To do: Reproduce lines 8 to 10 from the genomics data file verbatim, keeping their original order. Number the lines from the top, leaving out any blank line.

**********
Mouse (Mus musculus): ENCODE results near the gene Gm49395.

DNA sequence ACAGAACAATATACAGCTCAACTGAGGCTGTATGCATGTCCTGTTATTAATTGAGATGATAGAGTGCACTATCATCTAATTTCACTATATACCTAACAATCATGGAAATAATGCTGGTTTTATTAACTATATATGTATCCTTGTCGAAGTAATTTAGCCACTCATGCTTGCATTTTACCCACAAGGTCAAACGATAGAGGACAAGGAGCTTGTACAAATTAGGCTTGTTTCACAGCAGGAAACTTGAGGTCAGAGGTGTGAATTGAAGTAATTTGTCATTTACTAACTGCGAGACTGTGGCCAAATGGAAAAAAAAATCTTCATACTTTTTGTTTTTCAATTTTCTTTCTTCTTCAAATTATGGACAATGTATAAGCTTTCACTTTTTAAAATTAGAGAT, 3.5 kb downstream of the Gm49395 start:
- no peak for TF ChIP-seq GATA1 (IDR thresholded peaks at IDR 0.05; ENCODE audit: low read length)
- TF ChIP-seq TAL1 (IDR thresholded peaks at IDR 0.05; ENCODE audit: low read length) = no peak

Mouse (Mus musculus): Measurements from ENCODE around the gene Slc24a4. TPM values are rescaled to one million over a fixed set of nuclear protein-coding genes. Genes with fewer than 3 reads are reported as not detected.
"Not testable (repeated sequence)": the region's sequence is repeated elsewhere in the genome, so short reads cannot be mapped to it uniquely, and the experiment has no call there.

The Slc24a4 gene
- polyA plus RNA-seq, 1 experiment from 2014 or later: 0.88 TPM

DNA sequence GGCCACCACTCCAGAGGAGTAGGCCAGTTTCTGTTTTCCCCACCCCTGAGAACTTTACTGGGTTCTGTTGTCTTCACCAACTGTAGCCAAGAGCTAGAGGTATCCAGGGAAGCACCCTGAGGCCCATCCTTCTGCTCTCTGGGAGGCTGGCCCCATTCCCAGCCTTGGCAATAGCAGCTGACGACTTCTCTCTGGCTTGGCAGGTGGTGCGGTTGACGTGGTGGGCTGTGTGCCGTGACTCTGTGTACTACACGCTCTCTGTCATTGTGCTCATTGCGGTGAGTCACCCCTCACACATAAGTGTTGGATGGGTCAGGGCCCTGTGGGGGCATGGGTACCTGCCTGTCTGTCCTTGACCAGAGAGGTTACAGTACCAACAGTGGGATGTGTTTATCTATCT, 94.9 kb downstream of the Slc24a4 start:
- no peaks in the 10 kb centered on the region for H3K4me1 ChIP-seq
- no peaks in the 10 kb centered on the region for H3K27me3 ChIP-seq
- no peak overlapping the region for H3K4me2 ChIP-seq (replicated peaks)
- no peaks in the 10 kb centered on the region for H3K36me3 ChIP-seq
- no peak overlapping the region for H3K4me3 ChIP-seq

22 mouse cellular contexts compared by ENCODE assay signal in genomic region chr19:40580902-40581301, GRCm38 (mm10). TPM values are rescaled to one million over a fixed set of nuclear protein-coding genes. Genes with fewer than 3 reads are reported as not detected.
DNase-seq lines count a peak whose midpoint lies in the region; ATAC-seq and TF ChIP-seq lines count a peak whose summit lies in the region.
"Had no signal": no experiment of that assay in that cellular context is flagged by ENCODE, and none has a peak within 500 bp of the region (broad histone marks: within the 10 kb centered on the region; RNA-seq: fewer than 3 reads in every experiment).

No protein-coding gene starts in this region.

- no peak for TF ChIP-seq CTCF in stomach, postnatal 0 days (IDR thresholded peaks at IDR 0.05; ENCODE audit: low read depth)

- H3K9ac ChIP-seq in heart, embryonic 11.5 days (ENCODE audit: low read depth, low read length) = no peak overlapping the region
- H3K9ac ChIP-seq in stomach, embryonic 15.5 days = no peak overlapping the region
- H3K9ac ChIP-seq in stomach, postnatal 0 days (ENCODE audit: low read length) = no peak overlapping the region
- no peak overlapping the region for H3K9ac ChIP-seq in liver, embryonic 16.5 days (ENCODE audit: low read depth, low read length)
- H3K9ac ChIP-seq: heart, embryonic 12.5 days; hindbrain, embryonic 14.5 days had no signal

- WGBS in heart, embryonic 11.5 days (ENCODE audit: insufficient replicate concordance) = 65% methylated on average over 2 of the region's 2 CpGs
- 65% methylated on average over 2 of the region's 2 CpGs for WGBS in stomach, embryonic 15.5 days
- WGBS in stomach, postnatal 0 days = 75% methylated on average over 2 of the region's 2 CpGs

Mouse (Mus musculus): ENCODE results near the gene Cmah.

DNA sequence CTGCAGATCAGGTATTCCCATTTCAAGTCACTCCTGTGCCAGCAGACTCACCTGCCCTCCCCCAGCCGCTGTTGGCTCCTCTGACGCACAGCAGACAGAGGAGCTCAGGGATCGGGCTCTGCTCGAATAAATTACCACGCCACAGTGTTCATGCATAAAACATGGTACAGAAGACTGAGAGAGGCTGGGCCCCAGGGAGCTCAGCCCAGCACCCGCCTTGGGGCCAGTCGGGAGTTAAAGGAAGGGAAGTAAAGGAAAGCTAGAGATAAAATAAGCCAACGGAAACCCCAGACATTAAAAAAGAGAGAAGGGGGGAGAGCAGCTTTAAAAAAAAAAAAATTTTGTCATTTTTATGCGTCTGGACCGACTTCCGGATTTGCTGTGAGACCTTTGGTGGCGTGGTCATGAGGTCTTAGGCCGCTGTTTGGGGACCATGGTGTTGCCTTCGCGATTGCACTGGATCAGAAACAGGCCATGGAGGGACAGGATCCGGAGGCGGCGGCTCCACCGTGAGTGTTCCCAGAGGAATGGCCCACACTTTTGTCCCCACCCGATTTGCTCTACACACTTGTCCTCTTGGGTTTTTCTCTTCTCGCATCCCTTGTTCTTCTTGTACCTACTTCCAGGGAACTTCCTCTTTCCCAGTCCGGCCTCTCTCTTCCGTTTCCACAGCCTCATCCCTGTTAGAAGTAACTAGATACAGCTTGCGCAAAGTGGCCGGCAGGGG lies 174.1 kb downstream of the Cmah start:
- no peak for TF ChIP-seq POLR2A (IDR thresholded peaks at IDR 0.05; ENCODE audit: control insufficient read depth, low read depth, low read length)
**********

- polyA plus RNA-seq, 1 experiment from 2014 or later: 0.88 TPM

DNA sequence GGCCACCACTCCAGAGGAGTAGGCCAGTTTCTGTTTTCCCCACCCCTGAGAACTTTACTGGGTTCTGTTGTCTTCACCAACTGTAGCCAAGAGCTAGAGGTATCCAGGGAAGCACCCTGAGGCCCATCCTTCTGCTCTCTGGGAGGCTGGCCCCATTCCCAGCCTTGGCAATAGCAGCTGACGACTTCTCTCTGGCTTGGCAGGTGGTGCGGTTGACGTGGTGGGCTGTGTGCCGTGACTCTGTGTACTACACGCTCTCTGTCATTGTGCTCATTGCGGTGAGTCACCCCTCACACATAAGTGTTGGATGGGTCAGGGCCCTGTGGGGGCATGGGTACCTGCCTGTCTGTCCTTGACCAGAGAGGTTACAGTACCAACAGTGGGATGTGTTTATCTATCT, 94.9 kb downstream of the Slc24a4 start:
- no peaks in the 10 kb centered on the region for H3K4me1 ChIP-seq